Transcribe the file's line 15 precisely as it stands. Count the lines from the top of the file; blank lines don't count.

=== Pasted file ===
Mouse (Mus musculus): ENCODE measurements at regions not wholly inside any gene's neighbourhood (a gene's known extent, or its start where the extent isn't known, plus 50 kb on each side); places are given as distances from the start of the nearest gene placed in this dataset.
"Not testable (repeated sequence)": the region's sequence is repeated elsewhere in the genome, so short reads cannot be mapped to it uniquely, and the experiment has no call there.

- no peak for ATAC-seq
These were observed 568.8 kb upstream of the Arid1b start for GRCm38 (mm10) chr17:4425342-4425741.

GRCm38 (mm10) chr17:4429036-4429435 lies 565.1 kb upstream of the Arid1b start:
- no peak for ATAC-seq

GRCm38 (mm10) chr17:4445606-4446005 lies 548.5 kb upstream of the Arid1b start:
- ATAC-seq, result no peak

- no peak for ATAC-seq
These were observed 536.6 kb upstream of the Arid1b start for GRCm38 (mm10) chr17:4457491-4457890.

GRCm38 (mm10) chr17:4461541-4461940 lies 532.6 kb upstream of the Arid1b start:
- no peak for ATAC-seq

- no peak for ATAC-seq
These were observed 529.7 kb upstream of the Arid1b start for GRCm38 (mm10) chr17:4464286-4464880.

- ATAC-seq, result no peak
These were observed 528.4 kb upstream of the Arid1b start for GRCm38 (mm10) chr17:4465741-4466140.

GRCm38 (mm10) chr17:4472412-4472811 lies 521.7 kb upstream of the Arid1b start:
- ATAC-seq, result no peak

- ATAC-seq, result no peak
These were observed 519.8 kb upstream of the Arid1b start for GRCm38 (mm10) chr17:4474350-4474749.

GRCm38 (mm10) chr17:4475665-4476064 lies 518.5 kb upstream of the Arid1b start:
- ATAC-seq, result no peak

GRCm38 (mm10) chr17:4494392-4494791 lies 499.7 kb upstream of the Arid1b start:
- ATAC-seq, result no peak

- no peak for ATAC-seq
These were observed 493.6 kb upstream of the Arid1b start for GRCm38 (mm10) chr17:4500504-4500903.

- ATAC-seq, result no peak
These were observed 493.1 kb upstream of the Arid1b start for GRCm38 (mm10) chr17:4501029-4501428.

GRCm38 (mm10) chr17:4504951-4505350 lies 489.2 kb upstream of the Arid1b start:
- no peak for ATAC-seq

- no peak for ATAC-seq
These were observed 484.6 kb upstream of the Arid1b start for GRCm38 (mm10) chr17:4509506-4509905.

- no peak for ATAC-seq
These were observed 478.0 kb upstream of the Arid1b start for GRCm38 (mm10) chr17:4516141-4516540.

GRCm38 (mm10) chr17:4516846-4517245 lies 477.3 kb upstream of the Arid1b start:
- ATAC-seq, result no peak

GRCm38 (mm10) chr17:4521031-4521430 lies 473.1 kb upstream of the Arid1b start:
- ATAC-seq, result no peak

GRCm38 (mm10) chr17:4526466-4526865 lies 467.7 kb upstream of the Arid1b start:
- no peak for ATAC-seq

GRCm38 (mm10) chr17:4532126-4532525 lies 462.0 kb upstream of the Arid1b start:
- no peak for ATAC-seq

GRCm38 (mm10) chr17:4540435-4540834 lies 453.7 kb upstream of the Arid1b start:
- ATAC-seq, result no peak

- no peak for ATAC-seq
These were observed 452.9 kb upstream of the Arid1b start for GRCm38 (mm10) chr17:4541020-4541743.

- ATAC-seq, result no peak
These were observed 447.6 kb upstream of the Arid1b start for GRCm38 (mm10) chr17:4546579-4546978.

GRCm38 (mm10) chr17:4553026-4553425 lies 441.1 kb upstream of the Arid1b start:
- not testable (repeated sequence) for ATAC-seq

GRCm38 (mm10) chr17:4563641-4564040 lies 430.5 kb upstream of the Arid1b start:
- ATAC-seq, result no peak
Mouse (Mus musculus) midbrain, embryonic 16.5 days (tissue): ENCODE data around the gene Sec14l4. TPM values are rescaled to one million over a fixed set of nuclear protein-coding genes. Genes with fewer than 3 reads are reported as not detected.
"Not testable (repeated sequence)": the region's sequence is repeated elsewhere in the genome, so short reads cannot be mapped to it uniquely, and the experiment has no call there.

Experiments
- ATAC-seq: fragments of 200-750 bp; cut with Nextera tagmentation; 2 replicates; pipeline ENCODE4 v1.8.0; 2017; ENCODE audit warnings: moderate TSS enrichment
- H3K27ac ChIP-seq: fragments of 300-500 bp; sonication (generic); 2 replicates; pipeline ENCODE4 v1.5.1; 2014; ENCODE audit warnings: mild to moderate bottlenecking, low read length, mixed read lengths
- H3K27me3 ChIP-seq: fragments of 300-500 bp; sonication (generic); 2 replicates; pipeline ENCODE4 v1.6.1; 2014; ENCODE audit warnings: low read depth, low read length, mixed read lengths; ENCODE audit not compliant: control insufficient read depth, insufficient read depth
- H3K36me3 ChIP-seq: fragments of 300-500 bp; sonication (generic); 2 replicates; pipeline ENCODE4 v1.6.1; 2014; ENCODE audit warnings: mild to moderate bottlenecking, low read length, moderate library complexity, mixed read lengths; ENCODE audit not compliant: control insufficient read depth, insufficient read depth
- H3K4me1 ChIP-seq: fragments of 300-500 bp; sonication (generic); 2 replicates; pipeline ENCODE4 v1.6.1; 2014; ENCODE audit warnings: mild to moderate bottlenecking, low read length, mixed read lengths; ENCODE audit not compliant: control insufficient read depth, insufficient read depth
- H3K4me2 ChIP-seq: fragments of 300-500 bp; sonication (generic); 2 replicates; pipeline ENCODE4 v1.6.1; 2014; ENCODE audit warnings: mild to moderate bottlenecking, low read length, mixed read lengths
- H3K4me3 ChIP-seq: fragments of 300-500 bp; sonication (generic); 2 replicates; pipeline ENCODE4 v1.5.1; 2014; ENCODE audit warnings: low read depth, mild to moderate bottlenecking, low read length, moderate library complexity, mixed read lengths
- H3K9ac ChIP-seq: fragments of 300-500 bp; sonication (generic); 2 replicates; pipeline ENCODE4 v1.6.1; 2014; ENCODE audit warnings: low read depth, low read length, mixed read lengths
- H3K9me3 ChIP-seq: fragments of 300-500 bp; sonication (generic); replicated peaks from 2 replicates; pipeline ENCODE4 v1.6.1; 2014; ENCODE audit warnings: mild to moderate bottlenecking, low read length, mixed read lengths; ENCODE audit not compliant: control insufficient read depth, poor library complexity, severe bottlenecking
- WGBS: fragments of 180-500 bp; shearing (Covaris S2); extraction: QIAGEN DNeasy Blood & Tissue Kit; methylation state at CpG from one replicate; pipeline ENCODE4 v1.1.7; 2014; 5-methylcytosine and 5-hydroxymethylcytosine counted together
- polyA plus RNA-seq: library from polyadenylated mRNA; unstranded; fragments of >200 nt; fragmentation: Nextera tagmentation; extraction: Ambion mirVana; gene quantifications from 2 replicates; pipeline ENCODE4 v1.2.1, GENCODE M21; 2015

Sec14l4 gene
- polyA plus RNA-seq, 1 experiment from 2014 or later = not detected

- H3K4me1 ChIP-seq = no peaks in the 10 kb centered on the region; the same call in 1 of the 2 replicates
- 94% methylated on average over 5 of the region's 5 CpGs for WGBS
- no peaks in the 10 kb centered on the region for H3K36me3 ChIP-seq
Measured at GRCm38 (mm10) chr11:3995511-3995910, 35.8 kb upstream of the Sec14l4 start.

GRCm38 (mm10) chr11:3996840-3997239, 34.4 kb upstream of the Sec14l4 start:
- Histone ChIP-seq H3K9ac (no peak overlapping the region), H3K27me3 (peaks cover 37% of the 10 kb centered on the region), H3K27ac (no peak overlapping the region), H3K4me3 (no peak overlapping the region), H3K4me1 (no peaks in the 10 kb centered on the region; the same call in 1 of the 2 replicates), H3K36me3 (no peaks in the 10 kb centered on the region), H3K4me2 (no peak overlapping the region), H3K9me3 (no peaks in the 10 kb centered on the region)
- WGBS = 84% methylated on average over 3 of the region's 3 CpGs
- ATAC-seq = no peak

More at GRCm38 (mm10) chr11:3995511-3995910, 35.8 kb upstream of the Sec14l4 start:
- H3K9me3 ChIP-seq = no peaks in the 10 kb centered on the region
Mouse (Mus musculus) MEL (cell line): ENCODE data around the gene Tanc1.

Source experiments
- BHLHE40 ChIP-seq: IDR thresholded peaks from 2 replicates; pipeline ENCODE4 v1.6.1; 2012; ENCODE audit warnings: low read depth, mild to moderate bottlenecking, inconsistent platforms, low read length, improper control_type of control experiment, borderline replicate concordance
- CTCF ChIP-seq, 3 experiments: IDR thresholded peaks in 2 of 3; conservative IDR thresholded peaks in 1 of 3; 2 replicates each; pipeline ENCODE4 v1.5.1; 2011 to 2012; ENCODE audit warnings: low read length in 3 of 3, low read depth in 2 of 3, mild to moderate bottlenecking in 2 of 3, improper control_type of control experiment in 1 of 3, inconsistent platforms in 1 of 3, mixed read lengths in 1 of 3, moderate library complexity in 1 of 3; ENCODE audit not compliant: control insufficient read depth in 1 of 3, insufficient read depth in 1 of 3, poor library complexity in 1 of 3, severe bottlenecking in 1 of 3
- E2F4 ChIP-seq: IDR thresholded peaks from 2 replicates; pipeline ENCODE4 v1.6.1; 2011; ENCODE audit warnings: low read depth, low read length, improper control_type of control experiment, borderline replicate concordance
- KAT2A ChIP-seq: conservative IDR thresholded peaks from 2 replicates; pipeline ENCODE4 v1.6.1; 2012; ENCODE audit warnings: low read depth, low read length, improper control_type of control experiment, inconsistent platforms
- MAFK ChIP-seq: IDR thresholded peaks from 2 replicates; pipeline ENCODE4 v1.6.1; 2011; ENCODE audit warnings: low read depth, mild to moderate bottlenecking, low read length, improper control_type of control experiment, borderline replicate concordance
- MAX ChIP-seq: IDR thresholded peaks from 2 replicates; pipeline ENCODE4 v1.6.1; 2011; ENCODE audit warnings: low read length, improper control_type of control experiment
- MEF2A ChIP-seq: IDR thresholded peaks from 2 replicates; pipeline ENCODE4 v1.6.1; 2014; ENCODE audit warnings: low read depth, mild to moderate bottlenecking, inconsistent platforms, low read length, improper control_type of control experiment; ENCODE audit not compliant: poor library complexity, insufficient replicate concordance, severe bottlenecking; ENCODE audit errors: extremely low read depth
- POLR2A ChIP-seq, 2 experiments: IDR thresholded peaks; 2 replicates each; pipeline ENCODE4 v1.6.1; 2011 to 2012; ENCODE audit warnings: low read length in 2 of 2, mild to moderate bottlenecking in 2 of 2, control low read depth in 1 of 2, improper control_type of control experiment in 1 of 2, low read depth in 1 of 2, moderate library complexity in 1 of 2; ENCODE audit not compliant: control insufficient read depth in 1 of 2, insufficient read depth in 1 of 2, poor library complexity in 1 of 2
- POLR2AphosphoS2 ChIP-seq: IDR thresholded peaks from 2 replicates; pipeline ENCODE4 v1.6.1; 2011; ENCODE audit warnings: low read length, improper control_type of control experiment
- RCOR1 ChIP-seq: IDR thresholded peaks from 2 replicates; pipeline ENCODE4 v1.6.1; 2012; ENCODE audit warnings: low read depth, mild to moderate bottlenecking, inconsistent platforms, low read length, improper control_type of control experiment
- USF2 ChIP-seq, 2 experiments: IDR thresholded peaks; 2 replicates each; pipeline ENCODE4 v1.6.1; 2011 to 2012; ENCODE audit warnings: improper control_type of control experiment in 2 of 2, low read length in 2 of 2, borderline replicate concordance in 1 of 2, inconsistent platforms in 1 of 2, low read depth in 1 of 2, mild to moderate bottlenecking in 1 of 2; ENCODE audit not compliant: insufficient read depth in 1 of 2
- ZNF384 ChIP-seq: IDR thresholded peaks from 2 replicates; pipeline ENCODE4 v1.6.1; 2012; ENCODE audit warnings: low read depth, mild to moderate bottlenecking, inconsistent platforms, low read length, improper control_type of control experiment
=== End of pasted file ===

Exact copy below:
- ATAC-seq, result no peak